Tuesday, March 10, 2015

Dichotomous key (I) - Branch pattern (phyllotaxis)

Opposite apical buds on winged euonymous (Euonymous alatus)

Dichotomous: Dikho (Greek: two, apart) + -tomia (Greek: cutting)

Given my familiarity with the gross anatomical features of twigs, I was ready to dive into identification by learning the specifics. It would be in my ability to discern variation in the different features that would allow me to use a dichotomous key and identify the twig of concern. A good dichotomous key is indeed a rare thing. Many field guides (most tree ID books) lack them because they often require highly technical language, making them difficult for neophytes (pun intended) to use. But they are incredibly useful as they force the observer to look and look again. Making good dichotomous keys (for anything) requires the following:
  1. Finding categories that you can use to lump the things you're studying into the largest groups possible. These categories will have to be binary. For humans, you might start with something like gender, or eye color. You wouldn't start with obscure characteristics, like has four fingers since this would give you two very uneven sized groups.
  2. Avoid relative characteristics (like big, frail, etc.) and be specific with numbers where possible
  3. Come up with characteristics that have only two answers. Essentially, you're creating two groups repeatedly until there's only one item in each group. So blond and not blond, male and not male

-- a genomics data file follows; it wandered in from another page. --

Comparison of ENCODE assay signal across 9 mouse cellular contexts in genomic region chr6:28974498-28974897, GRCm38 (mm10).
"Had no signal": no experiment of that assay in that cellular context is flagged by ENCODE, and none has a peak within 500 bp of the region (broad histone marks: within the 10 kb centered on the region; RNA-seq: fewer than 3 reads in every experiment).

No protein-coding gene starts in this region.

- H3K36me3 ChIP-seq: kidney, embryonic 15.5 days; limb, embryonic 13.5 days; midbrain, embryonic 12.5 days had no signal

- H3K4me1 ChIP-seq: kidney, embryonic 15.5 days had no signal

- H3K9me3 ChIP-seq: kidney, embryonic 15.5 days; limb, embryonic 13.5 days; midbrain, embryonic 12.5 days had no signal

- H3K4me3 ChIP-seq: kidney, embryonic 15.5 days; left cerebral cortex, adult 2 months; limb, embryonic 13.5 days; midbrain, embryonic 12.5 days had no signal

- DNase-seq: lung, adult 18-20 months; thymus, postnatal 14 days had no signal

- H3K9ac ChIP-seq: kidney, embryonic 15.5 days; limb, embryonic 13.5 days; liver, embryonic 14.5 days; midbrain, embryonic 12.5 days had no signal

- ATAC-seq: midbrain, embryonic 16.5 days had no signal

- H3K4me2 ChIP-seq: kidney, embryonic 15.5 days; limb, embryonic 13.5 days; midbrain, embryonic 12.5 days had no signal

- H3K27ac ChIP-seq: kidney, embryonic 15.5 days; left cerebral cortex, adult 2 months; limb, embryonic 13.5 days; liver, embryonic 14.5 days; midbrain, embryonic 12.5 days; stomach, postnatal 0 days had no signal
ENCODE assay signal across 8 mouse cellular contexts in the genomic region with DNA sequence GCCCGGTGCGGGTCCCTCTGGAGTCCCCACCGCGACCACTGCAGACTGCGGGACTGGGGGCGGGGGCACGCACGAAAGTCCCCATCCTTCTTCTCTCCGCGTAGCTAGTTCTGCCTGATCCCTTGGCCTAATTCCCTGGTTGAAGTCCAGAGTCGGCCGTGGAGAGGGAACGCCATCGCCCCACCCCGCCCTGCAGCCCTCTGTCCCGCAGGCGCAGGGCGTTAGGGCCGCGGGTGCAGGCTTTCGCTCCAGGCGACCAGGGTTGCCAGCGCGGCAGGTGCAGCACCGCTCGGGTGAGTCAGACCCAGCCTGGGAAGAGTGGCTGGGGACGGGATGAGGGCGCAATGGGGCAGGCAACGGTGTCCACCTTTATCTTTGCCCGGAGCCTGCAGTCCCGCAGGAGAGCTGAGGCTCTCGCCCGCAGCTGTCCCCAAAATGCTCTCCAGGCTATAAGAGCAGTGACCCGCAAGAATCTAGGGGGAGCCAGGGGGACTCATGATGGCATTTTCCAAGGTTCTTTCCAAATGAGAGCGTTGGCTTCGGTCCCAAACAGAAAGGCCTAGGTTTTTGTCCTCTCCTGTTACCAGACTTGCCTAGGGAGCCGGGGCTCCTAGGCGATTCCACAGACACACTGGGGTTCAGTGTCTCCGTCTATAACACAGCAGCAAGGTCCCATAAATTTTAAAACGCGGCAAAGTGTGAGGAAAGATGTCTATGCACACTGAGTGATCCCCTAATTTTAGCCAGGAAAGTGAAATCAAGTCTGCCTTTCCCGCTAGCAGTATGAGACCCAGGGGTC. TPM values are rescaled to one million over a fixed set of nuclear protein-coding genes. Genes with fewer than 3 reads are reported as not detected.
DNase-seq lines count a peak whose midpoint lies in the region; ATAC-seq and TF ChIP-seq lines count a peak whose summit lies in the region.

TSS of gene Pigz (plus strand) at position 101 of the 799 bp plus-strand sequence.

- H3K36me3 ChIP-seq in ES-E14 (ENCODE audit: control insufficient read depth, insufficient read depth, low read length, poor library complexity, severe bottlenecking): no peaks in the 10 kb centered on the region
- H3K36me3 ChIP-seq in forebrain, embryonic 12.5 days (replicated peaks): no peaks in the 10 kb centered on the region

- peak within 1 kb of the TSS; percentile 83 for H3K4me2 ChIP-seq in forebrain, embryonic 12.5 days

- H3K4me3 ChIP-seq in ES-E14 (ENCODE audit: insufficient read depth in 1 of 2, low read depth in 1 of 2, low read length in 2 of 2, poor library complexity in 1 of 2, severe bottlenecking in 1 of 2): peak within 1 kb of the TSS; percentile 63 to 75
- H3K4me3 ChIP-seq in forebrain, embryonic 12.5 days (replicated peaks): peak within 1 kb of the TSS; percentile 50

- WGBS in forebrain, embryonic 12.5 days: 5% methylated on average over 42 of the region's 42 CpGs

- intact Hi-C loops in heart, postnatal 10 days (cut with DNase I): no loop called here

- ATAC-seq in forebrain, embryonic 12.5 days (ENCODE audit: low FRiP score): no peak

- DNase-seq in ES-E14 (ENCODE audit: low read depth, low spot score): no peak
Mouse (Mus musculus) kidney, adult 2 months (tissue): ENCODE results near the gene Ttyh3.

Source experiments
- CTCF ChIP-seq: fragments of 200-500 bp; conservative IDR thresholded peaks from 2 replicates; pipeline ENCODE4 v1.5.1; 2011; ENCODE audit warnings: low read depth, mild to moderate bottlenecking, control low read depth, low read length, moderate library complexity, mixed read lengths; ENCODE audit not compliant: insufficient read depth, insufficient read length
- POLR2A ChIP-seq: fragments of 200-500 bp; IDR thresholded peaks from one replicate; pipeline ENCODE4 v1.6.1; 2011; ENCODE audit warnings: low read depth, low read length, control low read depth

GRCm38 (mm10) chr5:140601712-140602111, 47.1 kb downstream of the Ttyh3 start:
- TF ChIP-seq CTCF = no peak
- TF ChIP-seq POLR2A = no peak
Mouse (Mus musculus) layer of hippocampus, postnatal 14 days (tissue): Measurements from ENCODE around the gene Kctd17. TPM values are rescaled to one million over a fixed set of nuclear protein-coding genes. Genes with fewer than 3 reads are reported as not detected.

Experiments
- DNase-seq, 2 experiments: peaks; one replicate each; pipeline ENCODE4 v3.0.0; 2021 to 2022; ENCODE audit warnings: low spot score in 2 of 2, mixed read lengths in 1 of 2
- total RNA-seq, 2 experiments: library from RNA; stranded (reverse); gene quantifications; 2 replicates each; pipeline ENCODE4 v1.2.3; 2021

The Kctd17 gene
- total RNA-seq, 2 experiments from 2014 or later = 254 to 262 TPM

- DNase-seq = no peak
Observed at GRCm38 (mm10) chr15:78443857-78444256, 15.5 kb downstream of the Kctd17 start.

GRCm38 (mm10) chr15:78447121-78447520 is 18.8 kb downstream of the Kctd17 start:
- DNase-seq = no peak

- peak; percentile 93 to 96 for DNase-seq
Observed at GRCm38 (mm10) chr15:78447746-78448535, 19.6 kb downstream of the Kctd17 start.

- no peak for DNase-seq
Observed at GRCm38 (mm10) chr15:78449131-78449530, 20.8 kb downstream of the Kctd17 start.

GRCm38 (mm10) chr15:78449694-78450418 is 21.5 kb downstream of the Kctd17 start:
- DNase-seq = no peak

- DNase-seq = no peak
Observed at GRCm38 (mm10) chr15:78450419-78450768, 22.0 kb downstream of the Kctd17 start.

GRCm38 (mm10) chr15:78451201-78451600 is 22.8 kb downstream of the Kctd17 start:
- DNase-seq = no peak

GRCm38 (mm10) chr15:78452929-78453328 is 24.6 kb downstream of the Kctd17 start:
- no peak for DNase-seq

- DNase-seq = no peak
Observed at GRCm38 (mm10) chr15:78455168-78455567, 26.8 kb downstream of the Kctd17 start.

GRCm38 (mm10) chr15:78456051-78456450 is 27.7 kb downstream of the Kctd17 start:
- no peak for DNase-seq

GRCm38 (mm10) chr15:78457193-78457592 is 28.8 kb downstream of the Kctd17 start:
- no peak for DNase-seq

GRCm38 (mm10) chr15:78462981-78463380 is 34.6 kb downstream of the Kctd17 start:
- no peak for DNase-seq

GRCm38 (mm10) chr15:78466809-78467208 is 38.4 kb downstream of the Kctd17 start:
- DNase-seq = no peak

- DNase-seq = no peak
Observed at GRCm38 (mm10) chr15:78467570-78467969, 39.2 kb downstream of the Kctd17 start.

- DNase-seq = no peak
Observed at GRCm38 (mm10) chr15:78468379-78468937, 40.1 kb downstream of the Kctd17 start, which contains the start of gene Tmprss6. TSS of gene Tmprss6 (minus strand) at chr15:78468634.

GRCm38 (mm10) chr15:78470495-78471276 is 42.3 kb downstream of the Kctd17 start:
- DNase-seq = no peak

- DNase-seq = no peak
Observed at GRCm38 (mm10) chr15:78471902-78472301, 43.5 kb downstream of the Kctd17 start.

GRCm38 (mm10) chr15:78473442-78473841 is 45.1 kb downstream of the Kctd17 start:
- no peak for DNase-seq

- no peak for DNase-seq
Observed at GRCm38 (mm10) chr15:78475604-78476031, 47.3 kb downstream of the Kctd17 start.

4. Start with easy to observe characteristics. Things get harder to split into groups the more specific you get, so start with things that are simply and easily observed
Remember too that a dichotomous key is only as good as the person who made it. These are some of the potential hazards of a dichotomous key:
  1. It relies on a characteristic not present on your specimen (mature bark deeply furrowed when you only have a sapling)
  2. It uses something clear to the author not clear to the user (e.g. too technical of language)
  3. Lack of clear contrast in characteristics (flowers red vs flowers pink)
  4. Uses relative or subjective characteristics (e.g. plants tall)
  5. One group is a clump of multiple characteristics (flowers yellow vs flowers white, red, or absent)
  6. The plant you have is not in the key! Plant ranges have changed over the years and an old manual may say your plant only grows south of Massachusetts. 
Rather than rewrite a dichotomous key, I wanted to focus in on the attributes of some of the key features used to identify plants by their twigs. A common way to start with our trees is evergreens vs deciduous trees but I skipped that since for now I'm just focusing on hardwoods (synonymous with deciduous and broad-leafed). The next most common way of lumping them is to look at branching patterns. For our broad-leaved trees, branches can be arranged in one of four different ways.

Witch-hazel (Hamamelis virginiana) bud showing exagerrated zig-zag of alternate branching

Each node - part of the stem where the buds originate/leaves attach (the internode, the space between two nodes, is nearly absent on spur branches) - only contains one lateral bud.

Opposite branching in white ash (Fraxinus americana)

Each node contains a pair of lateral buds.

Sub-opposite branching in glossy buckthorn (Frangula alnifolia),
 buds are paired, but not directly opposite one another

Each node contains a pair of buds, though they are not directly opposite one another on the stem. This often will occur on rapid growth of plants that are typically opposite. 

Catalpa (Catalpa sp.) branch showing two shoots and leaf scar coming out from same node

Each node contains three or more buds. The least common branching pattern. We only have two species of hardwood trees/shrubs in Vermont with whorled branches. Catalpa and buttonbush. 

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